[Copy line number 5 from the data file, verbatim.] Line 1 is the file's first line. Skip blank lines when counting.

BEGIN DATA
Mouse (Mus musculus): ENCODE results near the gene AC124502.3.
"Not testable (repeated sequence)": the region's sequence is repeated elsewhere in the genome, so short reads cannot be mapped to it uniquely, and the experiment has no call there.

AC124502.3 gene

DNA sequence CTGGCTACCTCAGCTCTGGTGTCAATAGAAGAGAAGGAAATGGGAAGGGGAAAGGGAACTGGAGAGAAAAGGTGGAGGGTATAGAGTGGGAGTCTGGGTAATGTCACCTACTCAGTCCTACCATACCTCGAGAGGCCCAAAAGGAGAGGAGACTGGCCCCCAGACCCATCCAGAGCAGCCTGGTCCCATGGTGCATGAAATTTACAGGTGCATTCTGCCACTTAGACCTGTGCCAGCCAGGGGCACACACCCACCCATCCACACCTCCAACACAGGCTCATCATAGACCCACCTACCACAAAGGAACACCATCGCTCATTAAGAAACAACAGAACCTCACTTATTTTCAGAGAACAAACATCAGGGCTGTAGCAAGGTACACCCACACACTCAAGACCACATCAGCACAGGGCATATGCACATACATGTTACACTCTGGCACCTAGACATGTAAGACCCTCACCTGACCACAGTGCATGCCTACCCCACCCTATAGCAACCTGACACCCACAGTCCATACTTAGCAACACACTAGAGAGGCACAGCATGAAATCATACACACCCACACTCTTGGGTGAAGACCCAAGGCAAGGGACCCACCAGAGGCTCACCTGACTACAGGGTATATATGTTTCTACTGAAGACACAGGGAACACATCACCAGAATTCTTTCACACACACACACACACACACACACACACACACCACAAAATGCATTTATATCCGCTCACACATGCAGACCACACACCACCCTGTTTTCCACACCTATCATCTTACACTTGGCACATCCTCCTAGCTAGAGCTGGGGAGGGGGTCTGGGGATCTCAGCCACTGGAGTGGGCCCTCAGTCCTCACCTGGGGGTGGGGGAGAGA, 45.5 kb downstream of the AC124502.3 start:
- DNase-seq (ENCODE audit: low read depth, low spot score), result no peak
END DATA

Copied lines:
- DNase-seq (ENCODE audit: low read depth, low spot score), result no peak